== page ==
I have never been able to figure out why the New Right decided to mount its massive assault on the women's movement. The Red Menace always struck me as a far greater threat to the American way of life than working women and it has seemed almost irresponsible for the right wing to divert its energies from guarding the ramparts to fighting something as relatively benign as women working outside the home.
But it turns out that to some New Right men, at least, there is nothing benign about women working at all. It may not threaten the world as we know it, but it certainly threatens the world as they want to know it. By leaving hearth and home and embracing careers, it turns out American women have created a terrible problem for American men: the martini gap.
The crisis came to light at the New Right's latest training session in Washington this week. Sen. Jeremiah Denton (R-Ala.) expressed the thought that careers for women can strain marriages. Then he said: "The guy likes to come home and get supper and a couple of martinis from a woman that sic is reasonably well rested."
This, I have to tell you, provoked some comment among working women I know.
"Well," said one, "at least they don't expect us to dress up in Saran Wrap anymore."
"Maybe," said another, "they'll let us knock off a couple of hours early so we can go home and rest before serving the martinis."
They are obviously the type who don't take the martini gap seriously. I, on the other hand, was so intrigued by Denton's comment that I decided to do further research. Here was one of the first solid pieces of evidence to indicate what was behind the New Right's opposition to the women's movement.
I had heard the talk from women who had worked in the South for the Equal Rights Amendment. I had listened as some concluded that what happened in the South to ERA was the same thing that had happened in the South to women's suffrage, namely that some Southern men cannot bring themselves to see women as equals. This was mere speculation, I decided, and actually rather base. After all, in this day and age, what kind of man would limit a woman's role in life to waiting on Mr. Wonderful? Despite Denton's comment, I decided New Right men, must be motivated by something nobler than the selfish desire to be waited on.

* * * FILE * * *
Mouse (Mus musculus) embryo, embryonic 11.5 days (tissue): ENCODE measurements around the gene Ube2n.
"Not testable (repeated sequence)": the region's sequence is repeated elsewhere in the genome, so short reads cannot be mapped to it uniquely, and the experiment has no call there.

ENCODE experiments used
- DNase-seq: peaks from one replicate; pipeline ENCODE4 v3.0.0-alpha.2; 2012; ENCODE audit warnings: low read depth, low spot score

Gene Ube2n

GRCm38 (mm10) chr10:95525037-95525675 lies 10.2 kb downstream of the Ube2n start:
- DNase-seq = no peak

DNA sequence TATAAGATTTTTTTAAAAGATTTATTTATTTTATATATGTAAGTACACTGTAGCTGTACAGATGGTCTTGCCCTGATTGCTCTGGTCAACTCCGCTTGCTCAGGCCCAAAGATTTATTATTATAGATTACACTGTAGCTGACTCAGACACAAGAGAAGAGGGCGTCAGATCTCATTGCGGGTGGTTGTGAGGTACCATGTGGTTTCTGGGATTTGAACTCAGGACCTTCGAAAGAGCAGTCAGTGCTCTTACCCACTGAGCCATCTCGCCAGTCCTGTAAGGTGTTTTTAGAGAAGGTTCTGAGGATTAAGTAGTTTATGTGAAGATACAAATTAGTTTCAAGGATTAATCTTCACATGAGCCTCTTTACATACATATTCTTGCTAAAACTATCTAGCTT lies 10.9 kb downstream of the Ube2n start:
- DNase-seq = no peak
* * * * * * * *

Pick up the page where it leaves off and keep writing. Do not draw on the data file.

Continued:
My research took me to Thunder on the Right, the book by Alan Crawford, a conservative who was formerly worked as an editor for such New Right publications as Young Americans for Freedom's journal and the Conservative Digest, the magazine published by New Right fundraiser Richard Viguerie. Crawford, who subtitled his book "the politics of resentment," tells of a conversation with Juanita Bartnett, an Illinois Republican who was once employed by a New Right organization. Conservative men, she told Crawford, "want their women barefoot and pregnant."
In the world according to Denton--who was among those especially honored at Phyllis Schlafly's celebration of the defeat of ERA--women won't have careers because that might interfere with their ability to be rested and ready with supper and martinis when their husbands come home. Some people are going to say Denton lives in a fantasy world, and others are going to say he's just plain sexist. He has clearly never been a housewife.
There is nothing restful about taking care of a home, vacuuming, doing laundry and dishes, cleaning bathrooms and kitchens, picking up toys, taking care of babies, refereeing sibling squabbles, driving children to their sports, ballet, music and religion classes, helping with homework, and feeding the dog. Few American women sit around watching soaps and eating bonbons, resting up for the big moment when the head of the house comes home.
More than half of American mothers work outside the home, and they work for the same reasons men do, namely to provide for their families. They are showing no interest in turning back the clock: the Census Bureau said yesterday that the number of working women has doubled to 44 million since 1960.
New Right men may resent it, but until they can get American employers to grant husband leave so working wives can go home early and chill the glasses, it looks like the martini gap is here to stay.